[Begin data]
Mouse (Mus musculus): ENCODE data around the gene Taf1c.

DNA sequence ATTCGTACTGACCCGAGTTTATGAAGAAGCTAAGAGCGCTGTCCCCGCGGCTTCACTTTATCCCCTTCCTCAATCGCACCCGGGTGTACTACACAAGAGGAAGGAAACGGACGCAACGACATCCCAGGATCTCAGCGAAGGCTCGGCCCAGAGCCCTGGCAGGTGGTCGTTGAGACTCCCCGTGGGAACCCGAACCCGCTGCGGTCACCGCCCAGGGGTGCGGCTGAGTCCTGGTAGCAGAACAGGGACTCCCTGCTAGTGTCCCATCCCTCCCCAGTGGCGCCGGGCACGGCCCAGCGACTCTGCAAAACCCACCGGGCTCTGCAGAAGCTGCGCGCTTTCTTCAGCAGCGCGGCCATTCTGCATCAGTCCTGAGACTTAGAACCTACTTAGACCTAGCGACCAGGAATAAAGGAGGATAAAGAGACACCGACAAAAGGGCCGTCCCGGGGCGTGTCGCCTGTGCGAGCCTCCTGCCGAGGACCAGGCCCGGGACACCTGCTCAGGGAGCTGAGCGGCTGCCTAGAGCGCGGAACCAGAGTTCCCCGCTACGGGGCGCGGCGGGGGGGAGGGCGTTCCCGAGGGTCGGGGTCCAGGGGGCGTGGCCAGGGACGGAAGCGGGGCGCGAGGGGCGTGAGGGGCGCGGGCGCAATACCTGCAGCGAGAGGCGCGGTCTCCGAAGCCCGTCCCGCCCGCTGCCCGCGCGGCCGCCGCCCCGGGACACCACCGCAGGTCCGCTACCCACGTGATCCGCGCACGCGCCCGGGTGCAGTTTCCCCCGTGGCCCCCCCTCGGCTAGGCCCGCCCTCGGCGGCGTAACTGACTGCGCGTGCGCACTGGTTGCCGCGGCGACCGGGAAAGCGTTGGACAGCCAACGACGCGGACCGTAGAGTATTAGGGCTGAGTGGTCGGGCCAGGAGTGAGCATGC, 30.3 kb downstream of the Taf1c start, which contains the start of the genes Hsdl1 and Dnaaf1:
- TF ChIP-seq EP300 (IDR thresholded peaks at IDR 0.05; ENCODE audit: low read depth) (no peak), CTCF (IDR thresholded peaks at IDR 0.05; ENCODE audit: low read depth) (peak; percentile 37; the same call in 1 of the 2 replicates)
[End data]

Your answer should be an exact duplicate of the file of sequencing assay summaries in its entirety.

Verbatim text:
Mouse (Mus musculus): ENCODE data around the gene Taf1c.

DNA sequence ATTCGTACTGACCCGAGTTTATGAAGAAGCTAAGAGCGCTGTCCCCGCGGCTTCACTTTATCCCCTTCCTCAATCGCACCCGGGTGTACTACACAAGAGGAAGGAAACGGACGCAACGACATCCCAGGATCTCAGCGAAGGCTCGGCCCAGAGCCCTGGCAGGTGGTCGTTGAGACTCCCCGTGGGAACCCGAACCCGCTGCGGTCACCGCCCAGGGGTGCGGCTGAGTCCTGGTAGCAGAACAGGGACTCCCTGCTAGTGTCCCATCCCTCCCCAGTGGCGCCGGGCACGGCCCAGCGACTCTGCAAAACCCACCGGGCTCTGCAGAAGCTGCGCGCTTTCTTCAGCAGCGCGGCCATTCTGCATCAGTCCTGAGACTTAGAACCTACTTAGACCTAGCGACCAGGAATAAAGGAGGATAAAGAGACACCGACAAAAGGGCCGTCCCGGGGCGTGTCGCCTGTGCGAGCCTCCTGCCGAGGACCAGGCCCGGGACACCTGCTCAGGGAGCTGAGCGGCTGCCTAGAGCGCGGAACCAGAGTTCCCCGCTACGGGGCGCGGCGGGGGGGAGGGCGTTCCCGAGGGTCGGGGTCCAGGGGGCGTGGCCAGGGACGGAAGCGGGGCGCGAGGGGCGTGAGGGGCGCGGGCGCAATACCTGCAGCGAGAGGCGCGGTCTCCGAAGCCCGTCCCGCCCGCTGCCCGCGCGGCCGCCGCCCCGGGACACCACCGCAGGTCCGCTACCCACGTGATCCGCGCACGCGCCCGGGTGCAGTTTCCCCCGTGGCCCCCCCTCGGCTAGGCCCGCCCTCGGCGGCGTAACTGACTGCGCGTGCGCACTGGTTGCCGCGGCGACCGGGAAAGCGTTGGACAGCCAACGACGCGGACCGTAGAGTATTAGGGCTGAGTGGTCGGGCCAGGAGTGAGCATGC, 30.3 kb downstream of the Taf1c start, which contains the start of the genes Hsdl1 and Dnaaf1:
- TF ChIP-seq EP300 (IDR thresholded peaks at IDR 0.05; ENCODE audit: low read depth) (no peak), CTCF (IDR thresholded peaks at IDR 0.05; ENCODE audit: low read depth) (peak; percentile 37; the same call in 1 of the 2 replicates)